"I am thanking the customer."
Since there seems to be a large variety of words to choose for the word "customer" I decided to ask my German friend about them and when might be best to use each word. I'm copying and pasting what she said here in case anybody else was wondering too.
In a shop you would call a customer a Kunde, in a restaurant it's a Gast (guest) and if you're a freelancer it can be Kunde or simply the Auftraggeber (assignment giver). If you sell goods to a company, it's an Abnehmer (taker). In social work, law, psychology, ect, they have Klienten (clients). In a museum you would address them as your Besucher (guests).
Benutzer is an user (e.g. software user). Verbraucher is the whole group of people who consume things (consumers, also Konsumenten). This is mainly used e.g. in e.g. texts like "Verbraucher need to be careful when selecting a energy contract, says the ministry."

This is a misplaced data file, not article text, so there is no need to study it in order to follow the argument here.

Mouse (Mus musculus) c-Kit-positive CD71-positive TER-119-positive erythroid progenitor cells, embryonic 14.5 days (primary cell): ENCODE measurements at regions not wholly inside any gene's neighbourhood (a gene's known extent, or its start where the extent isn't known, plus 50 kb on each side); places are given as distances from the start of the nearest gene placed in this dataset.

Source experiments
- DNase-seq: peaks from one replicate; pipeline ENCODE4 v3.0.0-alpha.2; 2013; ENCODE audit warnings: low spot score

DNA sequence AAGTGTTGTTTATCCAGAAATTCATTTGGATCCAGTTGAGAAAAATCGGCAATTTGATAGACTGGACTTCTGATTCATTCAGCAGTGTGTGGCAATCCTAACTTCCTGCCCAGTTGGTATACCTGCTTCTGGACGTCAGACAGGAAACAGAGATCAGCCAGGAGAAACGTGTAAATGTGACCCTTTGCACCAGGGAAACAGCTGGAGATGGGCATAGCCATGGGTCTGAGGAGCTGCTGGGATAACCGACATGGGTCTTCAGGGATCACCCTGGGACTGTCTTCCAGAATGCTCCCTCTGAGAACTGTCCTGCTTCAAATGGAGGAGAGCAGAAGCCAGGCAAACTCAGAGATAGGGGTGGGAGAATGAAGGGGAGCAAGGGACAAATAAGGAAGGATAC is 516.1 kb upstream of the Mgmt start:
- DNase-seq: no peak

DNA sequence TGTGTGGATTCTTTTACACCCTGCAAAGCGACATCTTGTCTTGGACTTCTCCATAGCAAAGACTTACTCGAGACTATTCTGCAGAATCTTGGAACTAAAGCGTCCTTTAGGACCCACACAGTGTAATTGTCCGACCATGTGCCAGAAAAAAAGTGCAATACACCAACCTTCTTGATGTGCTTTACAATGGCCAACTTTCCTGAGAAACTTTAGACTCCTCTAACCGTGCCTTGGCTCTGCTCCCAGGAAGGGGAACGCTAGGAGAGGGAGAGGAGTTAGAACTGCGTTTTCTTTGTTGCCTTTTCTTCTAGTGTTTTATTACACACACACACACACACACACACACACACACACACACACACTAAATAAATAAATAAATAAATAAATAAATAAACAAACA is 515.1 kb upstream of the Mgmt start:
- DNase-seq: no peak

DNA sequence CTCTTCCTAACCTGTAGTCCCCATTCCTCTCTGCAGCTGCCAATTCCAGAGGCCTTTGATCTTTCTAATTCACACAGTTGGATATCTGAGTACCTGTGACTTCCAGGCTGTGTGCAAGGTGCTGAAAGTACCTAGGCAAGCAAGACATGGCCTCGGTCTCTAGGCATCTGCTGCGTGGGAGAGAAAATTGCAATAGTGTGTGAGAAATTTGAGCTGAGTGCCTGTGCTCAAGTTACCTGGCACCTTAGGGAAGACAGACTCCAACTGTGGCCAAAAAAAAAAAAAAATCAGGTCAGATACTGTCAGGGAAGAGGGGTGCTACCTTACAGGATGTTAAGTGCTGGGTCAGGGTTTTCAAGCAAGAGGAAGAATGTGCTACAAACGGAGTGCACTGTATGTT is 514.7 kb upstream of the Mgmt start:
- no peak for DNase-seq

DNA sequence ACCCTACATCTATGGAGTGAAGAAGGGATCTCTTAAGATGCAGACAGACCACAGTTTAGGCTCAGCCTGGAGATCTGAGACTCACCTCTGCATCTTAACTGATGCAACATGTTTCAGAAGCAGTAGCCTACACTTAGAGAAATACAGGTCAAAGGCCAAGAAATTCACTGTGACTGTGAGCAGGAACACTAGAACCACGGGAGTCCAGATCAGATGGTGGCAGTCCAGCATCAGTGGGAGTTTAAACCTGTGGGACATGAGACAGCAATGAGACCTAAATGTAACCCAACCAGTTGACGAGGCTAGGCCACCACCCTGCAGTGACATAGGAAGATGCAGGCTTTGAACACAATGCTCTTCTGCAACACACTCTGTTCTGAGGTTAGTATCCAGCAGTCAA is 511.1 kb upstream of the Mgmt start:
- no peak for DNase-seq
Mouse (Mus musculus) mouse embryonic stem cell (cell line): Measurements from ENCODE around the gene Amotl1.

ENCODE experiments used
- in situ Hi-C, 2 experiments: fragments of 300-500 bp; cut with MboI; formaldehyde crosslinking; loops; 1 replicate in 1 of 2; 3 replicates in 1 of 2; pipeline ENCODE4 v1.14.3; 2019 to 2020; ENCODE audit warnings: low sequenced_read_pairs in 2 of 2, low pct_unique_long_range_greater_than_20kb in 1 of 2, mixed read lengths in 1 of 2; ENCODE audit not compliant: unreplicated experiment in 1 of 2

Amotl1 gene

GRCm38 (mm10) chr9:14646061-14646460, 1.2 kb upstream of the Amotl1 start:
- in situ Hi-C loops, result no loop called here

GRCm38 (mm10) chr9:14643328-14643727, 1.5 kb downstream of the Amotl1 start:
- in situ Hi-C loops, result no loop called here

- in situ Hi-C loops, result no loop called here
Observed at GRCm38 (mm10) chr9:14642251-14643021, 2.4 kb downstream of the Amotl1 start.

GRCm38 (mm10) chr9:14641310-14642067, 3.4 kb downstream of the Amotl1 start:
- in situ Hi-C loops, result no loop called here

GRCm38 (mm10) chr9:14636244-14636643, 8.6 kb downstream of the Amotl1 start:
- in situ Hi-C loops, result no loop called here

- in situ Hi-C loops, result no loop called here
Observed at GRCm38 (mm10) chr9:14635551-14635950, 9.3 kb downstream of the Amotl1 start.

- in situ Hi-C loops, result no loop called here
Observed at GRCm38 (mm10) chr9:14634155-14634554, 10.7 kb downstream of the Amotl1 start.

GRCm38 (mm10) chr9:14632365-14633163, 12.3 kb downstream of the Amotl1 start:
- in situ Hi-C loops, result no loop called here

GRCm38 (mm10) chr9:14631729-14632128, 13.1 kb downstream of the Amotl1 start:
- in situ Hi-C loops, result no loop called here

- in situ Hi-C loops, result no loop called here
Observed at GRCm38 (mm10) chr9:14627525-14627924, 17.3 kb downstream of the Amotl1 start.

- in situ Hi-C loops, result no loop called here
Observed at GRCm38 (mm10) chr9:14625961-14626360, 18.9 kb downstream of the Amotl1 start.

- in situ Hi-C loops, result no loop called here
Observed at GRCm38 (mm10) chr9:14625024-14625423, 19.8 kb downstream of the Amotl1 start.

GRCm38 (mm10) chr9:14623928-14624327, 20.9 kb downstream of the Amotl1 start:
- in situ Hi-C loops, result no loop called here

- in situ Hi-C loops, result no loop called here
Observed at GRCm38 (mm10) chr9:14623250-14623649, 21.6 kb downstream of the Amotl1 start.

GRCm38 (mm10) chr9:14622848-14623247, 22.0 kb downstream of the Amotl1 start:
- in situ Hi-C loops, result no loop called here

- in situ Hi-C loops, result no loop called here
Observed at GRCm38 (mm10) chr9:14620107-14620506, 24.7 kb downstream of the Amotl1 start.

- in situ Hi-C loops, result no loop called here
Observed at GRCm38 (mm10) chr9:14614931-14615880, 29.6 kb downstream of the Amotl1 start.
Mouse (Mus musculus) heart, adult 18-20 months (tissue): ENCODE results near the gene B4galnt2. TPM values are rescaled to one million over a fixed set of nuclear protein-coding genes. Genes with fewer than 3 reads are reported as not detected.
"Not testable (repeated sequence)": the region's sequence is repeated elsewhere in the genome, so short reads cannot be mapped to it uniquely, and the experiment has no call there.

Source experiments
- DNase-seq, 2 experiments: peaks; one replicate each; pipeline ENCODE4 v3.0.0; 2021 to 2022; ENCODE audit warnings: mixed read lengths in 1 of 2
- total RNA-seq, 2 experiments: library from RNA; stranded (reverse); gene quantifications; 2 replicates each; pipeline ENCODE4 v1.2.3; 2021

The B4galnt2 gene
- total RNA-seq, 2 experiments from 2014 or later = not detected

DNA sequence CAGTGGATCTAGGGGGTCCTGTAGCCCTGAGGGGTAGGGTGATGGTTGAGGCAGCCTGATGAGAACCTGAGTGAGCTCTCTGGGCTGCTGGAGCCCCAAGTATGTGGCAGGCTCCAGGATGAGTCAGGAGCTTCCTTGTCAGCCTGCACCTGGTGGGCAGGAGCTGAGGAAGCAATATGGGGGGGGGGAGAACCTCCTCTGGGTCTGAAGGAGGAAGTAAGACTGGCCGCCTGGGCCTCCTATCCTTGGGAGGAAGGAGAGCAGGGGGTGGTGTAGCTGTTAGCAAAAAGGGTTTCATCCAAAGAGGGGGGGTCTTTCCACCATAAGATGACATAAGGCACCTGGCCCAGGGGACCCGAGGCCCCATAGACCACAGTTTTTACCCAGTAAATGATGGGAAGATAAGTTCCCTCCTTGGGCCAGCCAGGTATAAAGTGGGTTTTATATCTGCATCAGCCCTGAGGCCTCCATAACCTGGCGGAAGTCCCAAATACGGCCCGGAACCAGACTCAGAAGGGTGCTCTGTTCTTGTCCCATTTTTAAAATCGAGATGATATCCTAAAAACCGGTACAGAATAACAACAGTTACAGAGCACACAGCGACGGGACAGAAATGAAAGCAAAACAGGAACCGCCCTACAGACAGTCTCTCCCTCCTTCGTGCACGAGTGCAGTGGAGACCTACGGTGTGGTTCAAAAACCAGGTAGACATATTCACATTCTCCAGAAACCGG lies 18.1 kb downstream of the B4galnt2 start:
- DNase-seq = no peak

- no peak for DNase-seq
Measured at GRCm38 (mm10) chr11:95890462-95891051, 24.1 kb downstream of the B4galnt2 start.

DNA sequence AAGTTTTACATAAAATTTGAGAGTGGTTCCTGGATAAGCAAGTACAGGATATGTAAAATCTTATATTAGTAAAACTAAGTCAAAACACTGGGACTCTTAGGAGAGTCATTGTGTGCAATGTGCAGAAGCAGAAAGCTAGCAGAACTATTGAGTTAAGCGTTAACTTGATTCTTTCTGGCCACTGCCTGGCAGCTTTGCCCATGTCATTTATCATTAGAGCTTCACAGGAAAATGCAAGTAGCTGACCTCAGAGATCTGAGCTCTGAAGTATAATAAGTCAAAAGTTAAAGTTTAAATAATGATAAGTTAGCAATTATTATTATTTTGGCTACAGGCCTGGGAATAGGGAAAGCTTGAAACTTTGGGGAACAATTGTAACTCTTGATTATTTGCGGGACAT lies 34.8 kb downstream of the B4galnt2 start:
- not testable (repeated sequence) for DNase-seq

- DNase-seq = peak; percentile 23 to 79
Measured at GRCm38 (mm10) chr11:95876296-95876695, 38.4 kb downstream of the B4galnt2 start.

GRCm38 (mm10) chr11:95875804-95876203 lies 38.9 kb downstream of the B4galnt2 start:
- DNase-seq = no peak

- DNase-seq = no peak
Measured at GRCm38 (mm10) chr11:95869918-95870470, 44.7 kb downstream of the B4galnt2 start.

Käufer is simply "buyer". You can call someone in a shop a Käufer, but more professional nowadays is Kunde. It is a simple wording difference like in English as well (buyer vs. customer - which sounds better being used for the company).
Hope that helps!
Is Kunde a 'weak' noun (or however it is referred to - i.e. one that takes an (e)n in all forms apart from the masculine nominative? Would someone mind briefly spelling out this grammar rule as I'm a bit unclear on it. Thank you in advance
Yes, "Kunde" is a weak noun. In fact, most masculine nouns ending in "-e" belong to this group.
For a more detailed explanation, google "these are all masculine and include all nouns". (For some reason, I can't link directly to the book, sorry).
@Katherle: you can't link to it because duolingo doesn't correctly escape the ampersand character. It's a bug.
Yes, true. Sometimes you can also just leave out all parameters that start with an ampersand (i.e. all but the first one which starts with a question mark)
Danke is one of these verbs that always leads to a dative object.
Essentially, danken is a "to-verb" in that it literally means "to give thanks to" which results in the direct object being dative.